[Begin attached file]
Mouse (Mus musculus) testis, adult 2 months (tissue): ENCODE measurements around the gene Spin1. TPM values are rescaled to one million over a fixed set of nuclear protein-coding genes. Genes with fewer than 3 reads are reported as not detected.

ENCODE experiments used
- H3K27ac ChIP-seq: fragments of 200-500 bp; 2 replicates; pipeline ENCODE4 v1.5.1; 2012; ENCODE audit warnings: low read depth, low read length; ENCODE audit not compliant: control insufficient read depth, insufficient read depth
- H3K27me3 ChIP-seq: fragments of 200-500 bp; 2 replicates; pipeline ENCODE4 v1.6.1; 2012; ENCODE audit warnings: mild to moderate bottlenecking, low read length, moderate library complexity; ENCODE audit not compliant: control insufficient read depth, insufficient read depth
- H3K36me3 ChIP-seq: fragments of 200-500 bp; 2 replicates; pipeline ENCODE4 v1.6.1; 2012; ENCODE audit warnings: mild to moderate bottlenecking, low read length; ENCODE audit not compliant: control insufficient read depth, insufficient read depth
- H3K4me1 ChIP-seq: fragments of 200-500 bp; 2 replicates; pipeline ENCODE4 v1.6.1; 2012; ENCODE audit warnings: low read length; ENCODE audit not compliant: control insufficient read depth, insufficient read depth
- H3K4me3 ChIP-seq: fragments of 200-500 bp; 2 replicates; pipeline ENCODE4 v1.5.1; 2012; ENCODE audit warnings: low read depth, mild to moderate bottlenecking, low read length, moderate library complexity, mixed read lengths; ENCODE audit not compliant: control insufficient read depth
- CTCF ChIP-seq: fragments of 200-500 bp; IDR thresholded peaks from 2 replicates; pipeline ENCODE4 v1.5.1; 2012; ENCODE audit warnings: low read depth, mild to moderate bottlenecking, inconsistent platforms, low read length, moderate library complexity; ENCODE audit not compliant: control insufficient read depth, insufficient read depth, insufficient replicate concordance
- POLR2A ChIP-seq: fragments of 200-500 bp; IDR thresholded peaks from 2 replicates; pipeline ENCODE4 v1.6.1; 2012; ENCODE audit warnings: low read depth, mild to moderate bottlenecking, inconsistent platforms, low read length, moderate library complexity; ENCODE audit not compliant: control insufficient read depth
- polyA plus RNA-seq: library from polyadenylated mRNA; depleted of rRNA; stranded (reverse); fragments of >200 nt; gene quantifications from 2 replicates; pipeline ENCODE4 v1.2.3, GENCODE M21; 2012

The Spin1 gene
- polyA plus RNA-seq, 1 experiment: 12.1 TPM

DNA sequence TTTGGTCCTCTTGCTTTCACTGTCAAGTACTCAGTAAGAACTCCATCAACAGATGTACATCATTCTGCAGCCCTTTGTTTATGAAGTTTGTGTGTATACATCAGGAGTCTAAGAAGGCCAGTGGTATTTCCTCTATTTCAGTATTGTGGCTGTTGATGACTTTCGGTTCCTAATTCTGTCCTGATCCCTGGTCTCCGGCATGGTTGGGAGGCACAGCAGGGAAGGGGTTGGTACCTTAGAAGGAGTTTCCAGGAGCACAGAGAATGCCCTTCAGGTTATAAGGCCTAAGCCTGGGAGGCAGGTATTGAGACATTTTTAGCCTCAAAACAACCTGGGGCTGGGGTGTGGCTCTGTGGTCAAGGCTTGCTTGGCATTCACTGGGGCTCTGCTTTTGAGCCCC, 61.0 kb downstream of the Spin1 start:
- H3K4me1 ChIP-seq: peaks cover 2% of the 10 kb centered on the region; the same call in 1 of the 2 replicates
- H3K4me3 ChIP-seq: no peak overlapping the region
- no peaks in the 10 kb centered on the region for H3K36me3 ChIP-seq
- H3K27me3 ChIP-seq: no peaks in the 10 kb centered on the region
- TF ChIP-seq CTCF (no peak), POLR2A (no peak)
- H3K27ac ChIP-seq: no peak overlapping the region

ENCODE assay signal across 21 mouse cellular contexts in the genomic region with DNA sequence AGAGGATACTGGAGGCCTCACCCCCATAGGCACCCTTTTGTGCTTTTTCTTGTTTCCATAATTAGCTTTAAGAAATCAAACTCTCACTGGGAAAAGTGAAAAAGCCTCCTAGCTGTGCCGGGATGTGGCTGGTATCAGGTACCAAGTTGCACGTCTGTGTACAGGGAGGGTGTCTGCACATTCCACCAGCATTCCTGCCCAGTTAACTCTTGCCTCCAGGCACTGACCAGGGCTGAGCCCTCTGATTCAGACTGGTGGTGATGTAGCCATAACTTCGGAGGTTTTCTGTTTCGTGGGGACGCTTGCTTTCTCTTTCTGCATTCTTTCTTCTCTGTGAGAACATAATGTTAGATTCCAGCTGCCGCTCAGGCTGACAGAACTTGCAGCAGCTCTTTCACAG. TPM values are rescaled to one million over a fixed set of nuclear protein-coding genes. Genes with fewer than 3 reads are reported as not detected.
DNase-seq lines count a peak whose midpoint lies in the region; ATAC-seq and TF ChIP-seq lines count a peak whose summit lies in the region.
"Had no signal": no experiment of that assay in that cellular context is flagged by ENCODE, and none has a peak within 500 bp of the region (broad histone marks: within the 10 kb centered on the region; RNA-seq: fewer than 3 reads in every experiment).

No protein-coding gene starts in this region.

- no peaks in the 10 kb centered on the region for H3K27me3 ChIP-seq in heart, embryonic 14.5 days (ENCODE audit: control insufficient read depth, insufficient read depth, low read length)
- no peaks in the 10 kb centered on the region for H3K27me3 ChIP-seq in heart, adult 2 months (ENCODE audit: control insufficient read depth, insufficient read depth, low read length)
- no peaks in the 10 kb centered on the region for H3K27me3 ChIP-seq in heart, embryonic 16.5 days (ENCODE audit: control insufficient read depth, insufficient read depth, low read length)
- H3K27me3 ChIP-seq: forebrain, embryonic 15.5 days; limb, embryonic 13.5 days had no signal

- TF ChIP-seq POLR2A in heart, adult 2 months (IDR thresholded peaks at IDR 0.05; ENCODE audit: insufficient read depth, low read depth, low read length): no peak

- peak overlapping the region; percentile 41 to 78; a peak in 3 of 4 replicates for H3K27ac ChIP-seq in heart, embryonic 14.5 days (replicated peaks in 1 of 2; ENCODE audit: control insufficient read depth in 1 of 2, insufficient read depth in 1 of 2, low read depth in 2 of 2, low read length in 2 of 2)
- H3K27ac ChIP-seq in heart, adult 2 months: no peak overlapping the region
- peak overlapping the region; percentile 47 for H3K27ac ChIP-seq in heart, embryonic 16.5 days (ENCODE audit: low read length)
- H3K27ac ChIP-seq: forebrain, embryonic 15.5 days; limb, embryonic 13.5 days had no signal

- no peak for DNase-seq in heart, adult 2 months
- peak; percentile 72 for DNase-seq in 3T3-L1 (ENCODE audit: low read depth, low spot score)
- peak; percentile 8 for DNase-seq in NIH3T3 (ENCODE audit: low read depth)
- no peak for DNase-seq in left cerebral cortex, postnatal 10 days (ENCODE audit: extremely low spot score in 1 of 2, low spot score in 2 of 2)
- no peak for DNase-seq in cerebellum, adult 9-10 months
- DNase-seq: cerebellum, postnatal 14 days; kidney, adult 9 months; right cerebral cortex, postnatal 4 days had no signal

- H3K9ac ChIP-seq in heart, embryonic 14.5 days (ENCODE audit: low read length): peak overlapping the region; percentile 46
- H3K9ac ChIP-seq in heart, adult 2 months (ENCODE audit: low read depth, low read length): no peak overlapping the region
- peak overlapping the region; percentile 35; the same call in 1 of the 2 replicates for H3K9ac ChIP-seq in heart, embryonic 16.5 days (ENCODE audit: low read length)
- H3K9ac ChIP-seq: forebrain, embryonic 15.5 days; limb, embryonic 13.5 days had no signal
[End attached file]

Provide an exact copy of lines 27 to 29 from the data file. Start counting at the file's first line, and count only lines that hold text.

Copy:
- H3K27me3 ChIP-seq: forebrain, embryonic 15.5 days; limb, embryonic 13.5 days had no signal

- TF ChIP-seq POLR2A in heart, adult 2 months (IDR thresholded peaks at IDR 0.05; ENCODE audit: insufficient read depth, low read depth, low read length): no peak

- peak overlapping the region; percentile 41 to 78; a peak in 3 of 4 replicates for H3K27ac ChIP-seq in heart, embryonic 14.5 days (replicated peaks in 1 of 2; ENCODE audit: control insufficient read depth in 1 of 2, insufficient read depth in 1 of 2, low read depth in 2 of 2, low read length in 2 of 2)